Revelation takes place a few weeks after the events of Revolution.  Patriot, Lisa and company are sent to Colorado to answer a family's distress call; it seems they were attacked by a super-powered man.  A man who may have just fallen out of the sky after the detonation near the end of the first book.  Their world is rocked when they discover the identity of the man: it's Superior, the world's greatest alpha-powered delta.  Superior disappeared along with Chicago 23 years ago.

Of course, they're not the only ones after Superior and the family of deltas he attacked.  Delta Prime is hot on their heels, bringing down their jet-van into a Catholic Church.  Patriot needs to find a way to get all of them out alive, which becomes less likely by the minute as they're surrounded by Delta Prime.

I have to say, for most of this book, I thought it was okay.  It wasn't as good as Revelation (which may in part have been because there were a lot of new characters who took center stage along with Lisa and Patriot).  But then the end happened.  I'm talking about the very end of the book, after the climax.  I wasn't at all prepared for it, even though in some ways I felt like I should have seen it coming.  After being blown away by that, I really can't wait to see how all of this ends in the final book!

Matt Forbeck's Brave New World: Revolution

When I first heard about Matt Forbeck's 12 for 12 Kickstarter drive, I thought it was a great idea. If successfully funded, Forbeck gets to write twelve novels during the year, and everyone who supported him gets some hopefully awesome books. No, I had never read any of his books before, but I loved the idea and really wanted him to succeed.

It's now been over a year since the first 12 for 12 drive ended and I received my copies of the first trilogy, set in a roleplaying setting Forbeck created years ago (Matt Forbeck's Brave New World). As I was flying home from California yesterday, I thought it was definitely time to actually read them! And so I read the first book, Matt Forbeck's Brave New World: Revolution, as I was flying home.

Revolution takes place in Crescent City, the city that grew on the edge of the crater where Chicago once stood. Super powered people, called Deltas, are required by law to register and join the American government/army (the Delta division, called Delta Prime). And while many do, there are just as many people who don't want to; they value their freedom and so run from the law. Many of them find their way into the rebellion called the Defiance.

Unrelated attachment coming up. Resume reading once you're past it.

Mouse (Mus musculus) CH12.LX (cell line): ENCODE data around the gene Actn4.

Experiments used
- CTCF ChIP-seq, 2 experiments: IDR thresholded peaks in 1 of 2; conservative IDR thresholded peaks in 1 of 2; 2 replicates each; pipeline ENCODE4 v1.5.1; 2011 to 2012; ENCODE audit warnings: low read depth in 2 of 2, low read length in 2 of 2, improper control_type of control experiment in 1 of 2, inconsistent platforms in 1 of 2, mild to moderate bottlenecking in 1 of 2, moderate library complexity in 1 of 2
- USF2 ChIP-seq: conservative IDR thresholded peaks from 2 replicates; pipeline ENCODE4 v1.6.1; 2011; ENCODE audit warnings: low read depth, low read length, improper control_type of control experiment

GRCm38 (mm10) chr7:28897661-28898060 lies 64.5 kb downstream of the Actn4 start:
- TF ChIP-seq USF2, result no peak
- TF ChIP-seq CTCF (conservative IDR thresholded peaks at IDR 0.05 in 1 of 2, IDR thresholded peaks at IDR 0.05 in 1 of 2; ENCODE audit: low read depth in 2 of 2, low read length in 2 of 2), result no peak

Lisa believes she is an ordinary girl. But suddenly her life is turned upside down when both Delta Prime and the Defiance, led by Patriot, an ex-Delta Prime member, come looking for her. Patriot is captured while saving Lisa from Delta Prime. And so she finds herself teaming up with other members of Defiance to rescue a man she doesn't know, all the while trying to figure out why everyone wants her so badly.

I have to say that I really liked Revolution. So much so that I'm almost finished the second book, Revelation. I like the setting and I really like both Lisa and the Patriot (along with all the others!)  I do apologize for the future posts on this trilogy though: there will be spoilers!

Sunday, July 21, 2013

Beauty and the Werewolf

I knew when I started reading Mercedes Lackey's Beauty and the Werewolf that there was a very good chance I wouldn't really like it.  A friend of mine at work read it and told me the main character is pretty annoying.  When I first started reading, I thought Isabella (or Bella for short) wouldn't be too bad. I mean, she was taking care of her stepsisters and seemed to have a good relationship with them (which is very much at odds with a fairy tale type story, especially one set in the land where the Tradition pushes your life into a tale for good or ill).  But then Bella gets bitten by a werewolf and the king sends her to live in seclusion with said werewolf for three months in case she was infected.  And that's when she starts getting really whiny and annoying!  Whenever she distracts herself in some fashion, she wasn't too bad.  But whenever she stopped to think, she'd just start feeling sorry for herself.  It was really annoying to read that sort of thing over and over again for the first half of the book.

Another issue I had was with the villain.  It was super obvious who it was pretty much from the beginning.  I kept hoping that I was wrong, that something would happen and the villain would turn out to be someone else.  But no such luck. 

I feel like I should give a bit more of the plot here, but there really isn't much to say.  The beginning is a bit Red Riding Hood, where Bella goes to visit a wise woman in the woods (conveniently named Granny), who trains her in herb lore and the like.  The werewolf attacks her on the way home.  Then, as I already mentioned, she is sent (or "kidnapped" as she keeps calling it) to the home of Duke Sebastian, the werewolf who bit her.  The house is full of invisible servants who can only speak by writing things on chalkboards.  The only other human in the house is Eric, Sebastian's half-brother (unacknowledged by their father) who works as the Gamekeeper and keeps everyone off the land so Sebastian won't accidentally kill someone should he break free.  Bella had a couple of run-ins with him before coming to the house.  So now Bella has to adjust to being away from her household and family, learning to live with Sebastian and Eric (again, for only three months if she doesn't become a werewolf herself).